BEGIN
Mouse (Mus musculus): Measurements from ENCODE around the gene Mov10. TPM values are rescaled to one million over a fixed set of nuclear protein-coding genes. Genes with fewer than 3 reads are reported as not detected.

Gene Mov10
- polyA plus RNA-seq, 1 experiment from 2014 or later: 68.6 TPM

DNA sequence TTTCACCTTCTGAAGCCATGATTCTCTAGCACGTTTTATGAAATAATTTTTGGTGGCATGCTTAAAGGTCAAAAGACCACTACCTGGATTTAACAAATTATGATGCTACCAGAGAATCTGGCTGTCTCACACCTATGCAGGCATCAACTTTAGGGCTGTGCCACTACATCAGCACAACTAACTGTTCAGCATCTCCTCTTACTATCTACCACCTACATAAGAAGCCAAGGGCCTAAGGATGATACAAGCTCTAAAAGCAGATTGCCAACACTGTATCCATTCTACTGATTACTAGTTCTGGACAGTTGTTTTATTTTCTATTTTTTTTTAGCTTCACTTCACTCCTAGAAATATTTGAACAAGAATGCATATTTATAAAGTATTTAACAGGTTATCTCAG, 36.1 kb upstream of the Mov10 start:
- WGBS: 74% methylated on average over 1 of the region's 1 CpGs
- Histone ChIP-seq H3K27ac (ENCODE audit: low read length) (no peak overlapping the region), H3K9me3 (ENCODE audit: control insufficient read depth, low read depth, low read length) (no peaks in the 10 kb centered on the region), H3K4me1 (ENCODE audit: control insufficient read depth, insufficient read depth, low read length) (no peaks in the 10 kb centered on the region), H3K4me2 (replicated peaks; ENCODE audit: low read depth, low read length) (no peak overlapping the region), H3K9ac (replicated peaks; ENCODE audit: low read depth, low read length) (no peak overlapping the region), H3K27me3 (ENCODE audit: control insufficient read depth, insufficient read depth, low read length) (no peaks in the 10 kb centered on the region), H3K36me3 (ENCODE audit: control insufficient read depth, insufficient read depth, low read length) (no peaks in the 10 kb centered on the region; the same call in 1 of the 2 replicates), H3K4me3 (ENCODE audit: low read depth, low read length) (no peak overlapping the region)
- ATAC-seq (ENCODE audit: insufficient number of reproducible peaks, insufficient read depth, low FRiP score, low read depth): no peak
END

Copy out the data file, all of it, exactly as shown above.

Mouse (Mus musculus): Measurements from ENCODE around the gene Mov10. TPM values are rescaled to one million over a fixed set of nuclear protein-coding genes. Genes with fewer than 3 reads are reported as not detected.

Gene Mov10
- polyA plus RNA-seq, 1 experiment from 2014 or later: 68.6 TPM

DNA sequence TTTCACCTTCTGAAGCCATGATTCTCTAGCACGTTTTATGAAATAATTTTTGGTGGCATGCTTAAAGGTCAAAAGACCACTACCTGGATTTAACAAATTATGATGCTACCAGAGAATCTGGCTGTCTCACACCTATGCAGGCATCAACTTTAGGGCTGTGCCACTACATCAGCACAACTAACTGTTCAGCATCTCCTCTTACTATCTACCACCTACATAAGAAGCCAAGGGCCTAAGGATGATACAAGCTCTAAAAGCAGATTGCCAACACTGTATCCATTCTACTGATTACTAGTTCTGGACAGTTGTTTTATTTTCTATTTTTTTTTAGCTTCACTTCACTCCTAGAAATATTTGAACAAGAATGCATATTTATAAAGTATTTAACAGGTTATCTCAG, 36.1 kb upstream of the Mov10 start:
- WGBS: 74% methylated on average over 1 of the region's 1 CpGs
- Histone ChIP-seq H3K27ac (ENCODE audit: low read length) (no peak overlapping the region), H3K9me3 (ENCODE audit: control insufficient read depth, low read depth, low read length) (no peaks in the 10 kb centered on the region), H3K4me1 (ENCODE audit: control insufficient read depth, insufficient read depth, low read length) (no peaks in the 10 kb centered on the region), H3K4me2 (replicated peaks; ENCODE audit: low read depth, low read length) (no peak overlapping the region), H3K9ac (replicated peaks; ENCODE audit: low read depth, low read length) (no peak overlapping the region), H3K27me3 (ENCODE audit: control insufficient read depth, insufficient read depth, low read length) (no peaks in the 10 kb centered on the region), H3K36me3 (ENCODE audit: control insufficient read depth, insufficient read depth, low read length) (no peaks in the 10 kb centered on the region; the same call in 1 of the 2 replicates), H3K4me3 (ENCODE audit: low read depth, low read length) (no peak overlapping the region)
- ATAC-seq (ENCODE audit: insufficient number of reproducible peaks, insufficient read depth, low FRiP score, low read depth): no peak